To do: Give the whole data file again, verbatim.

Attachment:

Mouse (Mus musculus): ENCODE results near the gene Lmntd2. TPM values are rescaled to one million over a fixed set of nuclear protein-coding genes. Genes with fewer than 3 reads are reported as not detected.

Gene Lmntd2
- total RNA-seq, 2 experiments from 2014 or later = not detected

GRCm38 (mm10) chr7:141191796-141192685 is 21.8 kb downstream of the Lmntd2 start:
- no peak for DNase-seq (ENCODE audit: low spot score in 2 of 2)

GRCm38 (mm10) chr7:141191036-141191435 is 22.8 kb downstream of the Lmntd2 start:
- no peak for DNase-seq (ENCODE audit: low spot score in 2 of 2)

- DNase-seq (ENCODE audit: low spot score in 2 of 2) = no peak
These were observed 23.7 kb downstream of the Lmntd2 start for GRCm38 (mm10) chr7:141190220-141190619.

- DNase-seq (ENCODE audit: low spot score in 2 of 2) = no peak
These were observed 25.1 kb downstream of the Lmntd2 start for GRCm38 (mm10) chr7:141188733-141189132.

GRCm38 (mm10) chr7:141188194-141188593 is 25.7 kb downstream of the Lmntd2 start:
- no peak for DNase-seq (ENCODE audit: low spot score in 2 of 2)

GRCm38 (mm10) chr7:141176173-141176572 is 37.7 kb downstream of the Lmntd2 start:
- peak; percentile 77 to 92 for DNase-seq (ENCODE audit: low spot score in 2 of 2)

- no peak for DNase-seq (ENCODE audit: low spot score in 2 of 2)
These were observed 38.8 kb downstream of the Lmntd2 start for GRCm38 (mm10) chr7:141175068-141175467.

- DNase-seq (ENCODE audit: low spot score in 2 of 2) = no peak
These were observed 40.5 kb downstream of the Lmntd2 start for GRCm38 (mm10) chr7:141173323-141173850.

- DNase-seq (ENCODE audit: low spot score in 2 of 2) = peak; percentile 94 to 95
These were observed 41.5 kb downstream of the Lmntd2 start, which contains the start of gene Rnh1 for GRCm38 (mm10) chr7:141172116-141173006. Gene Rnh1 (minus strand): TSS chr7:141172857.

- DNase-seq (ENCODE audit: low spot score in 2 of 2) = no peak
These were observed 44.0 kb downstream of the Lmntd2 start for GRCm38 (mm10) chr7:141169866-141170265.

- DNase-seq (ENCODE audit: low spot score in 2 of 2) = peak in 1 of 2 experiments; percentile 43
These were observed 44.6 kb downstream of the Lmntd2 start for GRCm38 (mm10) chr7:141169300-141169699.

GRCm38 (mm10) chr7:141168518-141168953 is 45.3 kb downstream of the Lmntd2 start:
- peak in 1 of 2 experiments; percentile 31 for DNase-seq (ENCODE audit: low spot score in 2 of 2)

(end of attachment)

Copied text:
Mouse (Mus musculus): ENCODE results near the gene Lmntd2. TPM values are rescaled to one million over a fixed set of nuclear protein-coding genes. Genes with fewer than 3 reads are reported as not detected.

Gene Lmntd2
- total RNA-seq, 2 experiments from 2014 or later = not detected

GRCm38 (mm10) chr7:141191796-141192685 is 21.8 kb downstream of the Lmntd2 start:
- no peak for DNase-seq (ENCODE audit: low spot score in 2 of 2)

GRCm38 (mm10) chr7:141191036-141191435 is 22.8 kb downstream of the Lmntd2 start:
- no peak for DNase-seq (ENCODE audit: low spot score in 2 of 2)

- DNase-seq (ENCODE audit: low spot score in 2 of 2) = no peak
These were observed 23.7 kb downstream of the Lmntd2 start for GRCm38 (mm10) chr7:141190220-141190619.

- DNase-seq (ENCODE audit: low spot score in 2 of 2) = no peak
These were observed 25.1 kb downstream of the Lmntd2 start for GRCm38 (mm10) chr7:141188733-141189132.

GRCm38 (mm10) chr7:141188194-141188593 is 25.7 kb downstream of the Lmntd2 start:
- no peak for DNase-seq (ENCODE audit: low spot score in 2 of 2)

GRCm38 (mm10) chr7:141176173-141176572 is 37.7 kb downstream of the Lmntd2 start:
- peak; percentile 77 to 92 for DNase-seq (ENCODE audit: low spot score in 2 of 2)

- no peak for DNase-seq (ENCODE audit: low spot score in 2 of 2)
These were observed 38.8 kb downstream of the Lmntd2 start for GRCm38 (mm10) chr7:141175068-141175467.

- DNase-seq (ENCODE audit: low spot score in 2 of 2) = no peak
These were observed 40.5 kb downstream of the Lmntd2 start for GRCm38 (mm10) chr7:141173323-141173850.

- DNase-seq (ENCODE audit: low spot score in 2 of 2) = peak; percentile 94 to 95
These were observed 41.5 kb downstream of the Lmntd2 start, which contains the start of gene Rnh1 for GRCm38 (mm10) chr7:141172116-141173006. Gene Rnh1 (minus strand): TSS chr7:141172857.

- DNase-seq (ENCODE audit: low spot score in 2 of 2) = no peak
These were observed 44.0 kb downstream of the Lmntd2 start for GRCm38 (mm10) chr7:141169866-141170265.

- DNase-seq (ENCODE audit: low spot score in 2 of 2) = peak in 1 of 2 experiments; percentile 43
These were observed 44.6 kb downstream of the Lmntd2 start for GRCm38 (mm10) chr7:141169300-141169699.

GRCm38 (mm10) chr7:141168518-141168953 is 45.3 kb downstream of the Lmntd2 start:
- peak in 1 of 2 experiments; percentile 31 for DNase-seq (ENCODE audit: low spot score in 2 of 2)